On the Meads’ return to England in 1934, Michaels first important contract was the 15 storey University Library in Cambridge. “All bookstacks – hardly any floorspace – distribution was a bit difficult,” noted Michael. “Although Haden did the design, Oscar Faber’s had a watching brief and I spent six weeks in their offices in Marchmont Street getting things agreed.” In 1937 Michael was asked to manage the Canterbury branch, which had been opened a couple of years before, and before the Meads moved house Michael commuted from Hampstead every day in his old Sunbeam (“No motorways then, but of course far less traffic on the roads”). He was at Canterbury for a period covering 12 years though for half that he was soldiering; towards the end of that spell coal supplies were getting very difficult, and Hadens were very busy with oil conversions. “We had some fairly peculiar fuels to handle, including a nasty one called CTF, but Max Priess seemed to come up with all the answers”.

Then in 1949 Nelson Haden asked Michael to succeed Alan Pullinger, who was moving from Bristol to Manchester. So Lesley and he once again had the wearisome job of house-hunting. “We looked at 33 houses before finding The Mount – and that was so immediately ‘right’ for us that we bought it in one week”, said Lesley. (Only someone with immense ‘pull’ at the Inns of Court could persuade the legal profession to complete a conveyance transaction in that brief time. Ed.)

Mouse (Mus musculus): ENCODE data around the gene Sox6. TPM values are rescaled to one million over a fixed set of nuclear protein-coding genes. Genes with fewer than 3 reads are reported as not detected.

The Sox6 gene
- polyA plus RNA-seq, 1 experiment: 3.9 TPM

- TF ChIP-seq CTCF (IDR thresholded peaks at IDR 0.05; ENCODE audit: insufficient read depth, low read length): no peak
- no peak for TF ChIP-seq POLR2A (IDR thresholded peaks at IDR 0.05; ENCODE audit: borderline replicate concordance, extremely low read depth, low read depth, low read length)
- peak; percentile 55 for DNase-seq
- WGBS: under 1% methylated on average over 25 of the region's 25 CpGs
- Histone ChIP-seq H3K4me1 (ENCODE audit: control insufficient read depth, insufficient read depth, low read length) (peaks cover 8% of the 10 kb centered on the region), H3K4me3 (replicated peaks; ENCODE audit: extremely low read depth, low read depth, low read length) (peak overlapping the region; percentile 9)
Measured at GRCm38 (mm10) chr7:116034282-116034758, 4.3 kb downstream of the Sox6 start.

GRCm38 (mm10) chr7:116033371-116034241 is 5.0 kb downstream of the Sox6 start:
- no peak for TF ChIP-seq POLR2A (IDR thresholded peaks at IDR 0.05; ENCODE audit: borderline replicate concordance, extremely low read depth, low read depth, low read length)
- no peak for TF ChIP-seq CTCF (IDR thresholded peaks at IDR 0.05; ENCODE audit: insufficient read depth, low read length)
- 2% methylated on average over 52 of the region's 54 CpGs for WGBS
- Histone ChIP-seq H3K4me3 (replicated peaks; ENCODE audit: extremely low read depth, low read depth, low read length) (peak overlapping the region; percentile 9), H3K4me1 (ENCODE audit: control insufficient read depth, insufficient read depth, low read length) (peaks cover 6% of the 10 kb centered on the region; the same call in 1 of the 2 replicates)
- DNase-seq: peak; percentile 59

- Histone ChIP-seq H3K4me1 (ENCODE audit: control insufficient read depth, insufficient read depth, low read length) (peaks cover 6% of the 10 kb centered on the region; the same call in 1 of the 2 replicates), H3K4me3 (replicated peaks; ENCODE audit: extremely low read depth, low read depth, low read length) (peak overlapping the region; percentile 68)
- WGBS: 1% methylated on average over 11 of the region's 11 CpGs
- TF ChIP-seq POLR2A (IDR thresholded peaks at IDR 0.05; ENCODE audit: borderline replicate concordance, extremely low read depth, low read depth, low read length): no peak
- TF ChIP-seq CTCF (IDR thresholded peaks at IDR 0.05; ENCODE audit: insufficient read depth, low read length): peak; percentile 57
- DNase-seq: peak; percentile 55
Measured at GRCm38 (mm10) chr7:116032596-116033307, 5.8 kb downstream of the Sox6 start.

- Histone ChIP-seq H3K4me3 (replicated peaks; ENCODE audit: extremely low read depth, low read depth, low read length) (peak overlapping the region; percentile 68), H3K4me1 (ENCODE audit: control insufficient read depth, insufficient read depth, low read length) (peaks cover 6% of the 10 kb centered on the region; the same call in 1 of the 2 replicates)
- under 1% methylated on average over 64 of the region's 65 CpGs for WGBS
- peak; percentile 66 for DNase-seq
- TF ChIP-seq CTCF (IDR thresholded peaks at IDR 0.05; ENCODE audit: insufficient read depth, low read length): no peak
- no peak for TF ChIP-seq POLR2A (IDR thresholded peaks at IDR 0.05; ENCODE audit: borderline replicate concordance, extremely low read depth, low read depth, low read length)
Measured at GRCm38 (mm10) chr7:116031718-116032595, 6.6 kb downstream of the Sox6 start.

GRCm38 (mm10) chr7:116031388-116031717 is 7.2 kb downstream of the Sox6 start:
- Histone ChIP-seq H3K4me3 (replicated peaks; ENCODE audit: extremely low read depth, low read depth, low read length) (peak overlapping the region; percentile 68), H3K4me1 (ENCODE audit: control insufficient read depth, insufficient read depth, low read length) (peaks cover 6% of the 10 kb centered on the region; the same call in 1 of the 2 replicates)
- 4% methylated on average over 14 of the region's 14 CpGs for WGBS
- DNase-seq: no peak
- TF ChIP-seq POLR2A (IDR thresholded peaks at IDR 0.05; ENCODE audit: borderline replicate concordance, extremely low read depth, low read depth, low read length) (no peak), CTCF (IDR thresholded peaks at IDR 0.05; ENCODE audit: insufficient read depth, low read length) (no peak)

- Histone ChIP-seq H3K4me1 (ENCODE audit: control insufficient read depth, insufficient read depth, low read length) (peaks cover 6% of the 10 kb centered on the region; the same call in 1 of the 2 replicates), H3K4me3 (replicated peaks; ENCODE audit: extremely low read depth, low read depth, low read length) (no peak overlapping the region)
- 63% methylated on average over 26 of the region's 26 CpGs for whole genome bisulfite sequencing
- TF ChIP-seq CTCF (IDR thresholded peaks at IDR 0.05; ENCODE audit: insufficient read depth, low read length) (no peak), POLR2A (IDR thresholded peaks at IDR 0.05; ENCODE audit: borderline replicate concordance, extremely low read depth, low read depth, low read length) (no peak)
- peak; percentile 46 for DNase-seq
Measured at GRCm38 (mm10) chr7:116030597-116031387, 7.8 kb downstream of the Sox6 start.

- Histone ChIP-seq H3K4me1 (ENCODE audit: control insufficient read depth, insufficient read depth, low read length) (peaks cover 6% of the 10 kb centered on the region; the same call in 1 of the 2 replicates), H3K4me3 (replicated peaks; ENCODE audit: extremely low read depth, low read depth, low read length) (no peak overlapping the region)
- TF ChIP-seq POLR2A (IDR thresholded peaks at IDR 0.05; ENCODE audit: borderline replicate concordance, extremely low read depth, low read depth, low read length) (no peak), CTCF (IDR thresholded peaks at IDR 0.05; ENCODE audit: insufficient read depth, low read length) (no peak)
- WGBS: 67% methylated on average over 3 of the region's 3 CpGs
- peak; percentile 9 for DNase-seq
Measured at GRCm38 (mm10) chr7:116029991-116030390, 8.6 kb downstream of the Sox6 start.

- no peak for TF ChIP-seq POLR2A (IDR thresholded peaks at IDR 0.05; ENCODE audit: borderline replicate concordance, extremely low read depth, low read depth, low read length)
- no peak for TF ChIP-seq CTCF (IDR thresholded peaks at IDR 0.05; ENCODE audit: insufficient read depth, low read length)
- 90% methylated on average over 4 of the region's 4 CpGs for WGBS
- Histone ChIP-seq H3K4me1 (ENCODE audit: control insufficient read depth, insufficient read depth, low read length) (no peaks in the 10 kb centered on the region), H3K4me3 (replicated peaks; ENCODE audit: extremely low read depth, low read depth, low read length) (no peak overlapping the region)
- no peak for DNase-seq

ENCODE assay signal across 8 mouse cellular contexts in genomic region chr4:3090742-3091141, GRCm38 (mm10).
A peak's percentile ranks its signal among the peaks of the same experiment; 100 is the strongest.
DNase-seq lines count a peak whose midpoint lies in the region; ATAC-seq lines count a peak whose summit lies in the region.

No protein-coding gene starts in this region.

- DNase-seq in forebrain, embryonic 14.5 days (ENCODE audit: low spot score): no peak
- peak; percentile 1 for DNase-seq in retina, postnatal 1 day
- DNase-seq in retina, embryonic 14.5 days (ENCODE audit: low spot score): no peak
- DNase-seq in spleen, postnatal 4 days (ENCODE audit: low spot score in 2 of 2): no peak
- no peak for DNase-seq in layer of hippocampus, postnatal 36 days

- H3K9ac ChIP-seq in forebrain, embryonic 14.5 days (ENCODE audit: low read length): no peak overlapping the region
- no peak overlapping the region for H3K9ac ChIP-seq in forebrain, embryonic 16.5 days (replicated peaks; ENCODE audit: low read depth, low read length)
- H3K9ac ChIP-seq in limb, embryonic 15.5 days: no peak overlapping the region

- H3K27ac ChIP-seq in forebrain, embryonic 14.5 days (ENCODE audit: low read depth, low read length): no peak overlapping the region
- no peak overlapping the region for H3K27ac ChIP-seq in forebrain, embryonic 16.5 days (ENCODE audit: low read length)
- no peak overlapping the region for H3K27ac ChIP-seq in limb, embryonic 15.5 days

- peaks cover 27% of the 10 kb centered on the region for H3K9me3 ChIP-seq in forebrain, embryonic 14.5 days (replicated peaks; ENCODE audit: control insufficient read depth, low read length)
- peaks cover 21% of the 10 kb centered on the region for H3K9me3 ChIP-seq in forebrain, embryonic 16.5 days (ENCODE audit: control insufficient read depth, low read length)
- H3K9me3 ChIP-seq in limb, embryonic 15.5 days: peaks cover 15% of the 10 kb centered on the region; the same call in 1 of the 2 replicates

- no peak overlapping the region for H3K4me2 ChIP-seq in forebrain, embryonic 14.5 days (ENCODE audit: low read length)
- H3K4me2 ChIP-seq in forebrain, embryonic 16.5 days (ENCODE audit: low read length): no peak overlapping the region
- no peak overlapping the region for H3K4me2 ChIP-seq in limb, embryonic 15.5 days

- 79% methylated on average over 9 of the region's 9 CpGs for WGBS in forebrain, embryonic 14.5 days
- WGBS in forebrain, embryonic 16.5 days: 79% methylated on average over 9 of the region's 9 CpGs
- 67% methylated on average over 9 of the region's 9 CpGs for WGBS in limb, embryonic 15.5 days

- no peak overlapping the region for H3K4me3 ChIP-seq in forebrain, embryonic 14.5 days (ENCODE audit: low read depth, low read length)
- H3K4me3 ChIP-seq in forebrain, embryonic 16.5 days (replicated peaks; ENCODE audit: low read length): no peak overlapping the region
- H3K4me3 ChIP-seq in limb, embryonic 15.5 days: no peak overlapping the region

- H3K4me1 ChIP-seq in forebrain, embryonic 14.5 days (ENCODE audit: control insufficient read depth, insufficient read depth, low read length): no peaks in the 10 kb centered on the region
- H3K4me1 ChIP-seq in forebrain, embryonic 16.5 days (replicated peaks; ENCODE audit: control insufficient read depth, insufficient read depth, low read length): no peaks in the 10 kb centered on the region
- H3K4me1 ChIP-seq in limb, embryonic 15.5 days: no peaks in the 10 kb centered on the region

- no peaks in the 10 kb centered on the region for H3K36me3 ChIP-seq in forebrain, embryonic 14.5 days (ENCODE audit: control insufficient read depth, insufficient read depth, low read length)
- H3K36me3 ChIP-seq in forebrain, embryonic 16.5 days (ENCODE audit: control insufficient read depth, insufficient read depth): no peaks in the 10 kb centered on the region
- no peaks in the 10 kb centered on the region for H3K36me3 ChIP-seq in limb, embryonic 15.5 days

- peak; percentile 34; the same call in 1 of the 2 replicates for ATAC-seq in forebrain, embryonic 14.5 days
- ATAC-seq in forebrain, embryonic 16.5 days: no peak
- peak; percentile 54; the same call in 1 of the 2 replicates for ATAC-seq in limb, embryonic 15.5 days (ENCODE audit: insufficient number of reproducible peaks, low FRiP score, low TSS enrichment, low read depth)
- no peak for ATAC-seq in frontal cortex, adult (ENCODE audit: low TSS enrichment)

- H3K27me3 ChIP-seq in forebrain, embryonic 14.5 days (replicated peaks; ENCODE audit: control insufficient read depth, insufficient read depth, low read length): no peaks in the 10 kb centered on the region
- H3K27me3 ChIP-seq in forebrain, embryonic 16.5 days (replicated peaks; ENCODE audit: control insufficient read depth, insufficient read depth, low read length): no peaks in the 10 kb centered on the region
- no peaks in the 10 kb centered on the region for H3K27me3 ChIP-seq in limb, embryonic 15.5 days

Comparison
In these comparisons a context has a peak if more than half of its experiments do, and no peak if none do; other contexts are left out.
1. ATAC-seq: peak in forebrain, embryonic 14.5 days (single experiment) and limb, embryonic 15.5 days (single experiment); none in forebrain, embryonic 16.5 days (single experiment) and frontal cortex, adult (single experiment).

Under Alan Pullinger, Bristol branch had developed a flourishing social life, and this expanded even more with the Meads. “Every year since 1951 we had a summer party at The Mount for all the employees and their families. Some of the ladies from the office helped me with the catering”, said Lesley, “and we used to have children’s races, and always a Tug-of-War”. As the strength of Bristol branch reached about 200, there must have been well over 500 at some of those parties, but the four acres surrounding the Mount could accommodate them with ease. “It never once rained on a Haden party day,” said Lesley thankfully.